Cardiac-fitness biomathematical model of HR response to VO2 during and after exercise stress-testing
by G.H. Lim, D.N. Ghista, T.Y. Koo, J.C.C. Tan, P.C.T. Eng, C.M. Loo
International Journal of Computer Applications in Technology (IJCAT), Vol. 21, No. 1/2, 2004

Abstract: This study aims to improve on the single reading method that is normally used to detect heart condition in stress (or exercise)-testing on a treadmill or bicycle. The main objectives are to formulate a time-based heart performance model and to develop a non-dimensional parameter to assess a person's stress and heart condition. Based on the stress testing results on a treadmill, biomathematical (or biomedical engineering) modelling for heart-rate versus oxygen-consumption was formulated, by the use of first-order differential equations (deq). The forcing function was represented by the oxygen consumption during the test. The final expressions representing heart-rate (HR) response for the entire test contain the deq-model parameters, which characterise the HR rate-of-change during and after the stress-testing. The application and validation of the HR-response models to differentially diagnose fit versus deconditioned subjects as well as normal versus patients with impaired heart function was achieved, by employing exercise data collected from 45 heterogeneous subjects with various varying fitness heart conditions. Using the cardiac stress-testing results of normal (student) subjects and patients from a local hospital, it is shown that a person's HR increases exponentially due to exercise, and decreases exponentially back to its initial state after some time. However, the HR rate-of-increase and the HR rate-of-decrease varied from subject to subject, and particularly between fit and ill-conditioned group of subjects as well as between acutely myocardial-ischemic and rehabilitated patients. The model of HR response to oxygen consumption (or VO2) is novel in that it was able to exhibit clear demarcations between healthy and ill-conditioned subjects, in terms of the range of values of a new non-dimensional cardiac fitness index (CFI), formulated in terms of the model parameters. It is found that people with relatively poor heart condition would have relatively higher values of the CFI. Thus, the CFI can be employed as a reliable measure of the state of fitness and heart condition of a person.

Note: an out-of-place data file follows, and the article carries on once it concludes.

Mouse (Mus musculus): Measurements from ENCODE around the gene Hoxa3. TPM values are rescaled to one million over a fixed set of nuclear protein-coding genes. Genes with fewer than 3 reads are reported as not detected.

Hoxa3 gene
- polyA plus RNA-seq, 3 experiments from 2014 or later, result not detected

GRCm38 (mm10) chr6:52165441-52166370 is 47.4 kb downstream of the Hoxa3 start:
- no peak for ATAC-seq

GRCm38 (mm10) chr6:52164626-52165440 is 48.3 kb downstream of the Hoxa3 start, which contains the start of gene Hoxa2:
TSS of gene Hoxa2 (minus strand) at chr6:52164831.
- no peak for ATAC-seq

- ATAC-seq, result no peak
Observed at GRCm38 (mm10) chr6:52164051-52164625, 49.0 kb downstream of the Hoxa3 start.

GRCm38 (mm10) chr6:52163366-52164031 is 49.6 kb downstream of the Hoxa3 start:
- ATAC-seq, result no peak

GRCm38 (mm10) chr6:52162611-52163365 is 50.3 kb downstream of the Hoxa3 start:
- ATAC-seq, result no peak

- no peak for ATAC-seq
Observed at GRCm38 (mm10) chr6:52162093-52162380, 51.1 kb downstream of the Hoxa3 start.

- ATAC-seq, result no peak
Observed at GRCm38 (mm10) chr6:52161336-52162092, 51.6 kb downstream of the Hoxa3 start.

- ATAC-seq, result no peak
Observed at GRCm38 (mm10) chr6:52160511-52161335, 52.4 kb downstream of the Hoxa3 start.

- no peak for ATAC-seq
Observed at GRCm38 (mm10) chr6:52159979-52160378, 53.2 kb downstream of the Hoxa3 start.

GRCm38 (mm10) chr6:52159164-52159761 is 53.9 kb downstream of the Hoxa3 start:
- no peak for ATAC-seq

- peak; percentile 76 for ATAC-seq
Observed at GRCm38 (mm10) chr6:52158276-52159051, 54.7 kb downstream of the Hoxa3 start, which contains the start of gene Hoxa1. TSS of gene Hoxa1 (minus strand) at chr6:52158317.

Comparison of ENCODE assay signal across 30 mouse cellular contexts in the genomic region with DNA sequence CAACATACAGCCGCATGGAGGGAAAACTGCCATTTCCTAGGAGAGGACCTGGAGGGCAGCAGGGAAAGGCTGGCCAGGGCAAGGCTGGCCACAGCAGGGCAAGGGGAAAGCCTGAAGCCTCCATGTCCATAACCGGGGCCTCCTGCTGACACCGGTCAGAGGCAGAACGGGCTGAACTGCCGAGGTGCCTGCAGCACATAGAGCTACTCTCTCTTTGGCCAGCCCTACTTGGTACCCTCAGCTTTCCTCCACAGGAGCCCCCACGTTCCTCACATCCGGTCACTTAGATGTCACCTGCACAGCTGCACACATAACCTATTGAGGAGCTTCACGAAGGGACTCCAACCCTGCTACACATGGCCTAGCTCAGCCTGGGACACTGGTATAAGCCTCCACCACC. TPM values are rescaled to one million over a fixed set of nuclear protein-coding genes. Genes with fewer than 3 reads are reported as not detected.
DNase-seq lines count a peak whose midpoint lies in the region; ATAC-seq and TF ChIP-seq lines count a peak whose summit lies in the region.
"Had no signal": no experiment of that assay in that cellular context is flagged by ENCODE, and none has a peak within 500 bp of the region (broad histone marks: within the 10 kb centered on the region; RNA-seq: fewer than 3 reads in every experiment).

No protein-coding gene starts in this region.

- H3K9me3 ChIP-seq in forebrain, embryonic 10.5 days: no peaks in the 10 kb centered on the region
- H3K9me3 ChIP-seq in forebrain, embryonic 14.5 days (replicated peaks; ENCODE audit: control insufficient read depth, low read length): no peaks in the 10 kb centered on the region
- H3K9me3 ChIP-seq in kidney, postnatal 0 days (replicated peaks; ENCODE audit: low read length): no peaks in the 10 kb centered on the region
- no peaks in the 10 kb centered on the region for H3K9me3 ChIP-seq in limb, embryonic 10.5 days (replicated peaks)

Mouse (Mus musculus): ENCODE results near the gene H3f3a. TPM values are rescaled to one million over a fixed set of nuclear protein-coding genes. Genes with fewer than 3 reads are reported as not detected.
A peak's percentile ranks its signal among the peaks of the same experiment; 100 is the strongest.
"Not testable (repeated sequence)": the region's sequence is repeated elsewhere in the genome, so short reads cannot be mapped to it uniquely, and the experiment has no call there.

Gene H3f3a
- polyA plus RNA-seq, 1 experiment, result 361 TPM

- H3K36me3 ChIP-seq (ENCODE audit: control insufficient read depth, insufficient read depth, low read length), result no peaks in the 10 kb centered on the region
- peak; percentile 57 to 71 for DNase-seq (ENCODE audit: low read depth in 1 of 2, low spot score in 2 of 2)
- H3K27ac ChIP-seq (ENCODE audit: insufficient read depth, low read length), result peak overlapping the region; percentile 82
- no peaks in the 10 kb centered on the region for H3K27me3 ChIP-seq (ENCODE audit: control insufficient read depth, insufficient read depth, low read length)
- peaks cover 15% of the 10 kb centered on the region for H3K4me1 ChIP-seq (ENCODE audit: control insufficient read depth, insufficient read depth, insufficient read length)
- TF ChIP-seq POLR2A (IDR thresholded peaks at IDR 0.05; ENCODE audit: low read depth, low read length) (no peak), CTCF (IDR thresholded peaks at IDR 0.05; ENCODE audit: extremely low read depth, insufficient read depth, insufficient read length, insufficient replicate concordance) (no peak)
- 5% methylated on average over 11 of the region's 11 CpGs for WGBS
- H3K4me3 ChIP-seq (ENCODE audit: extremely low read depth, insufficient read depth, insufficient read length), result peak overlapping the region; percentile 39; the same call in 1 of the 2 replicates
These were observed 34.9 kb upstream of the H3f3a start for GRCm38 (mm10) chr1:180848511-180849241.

Online publication date: Sat, 25-Sep-2004

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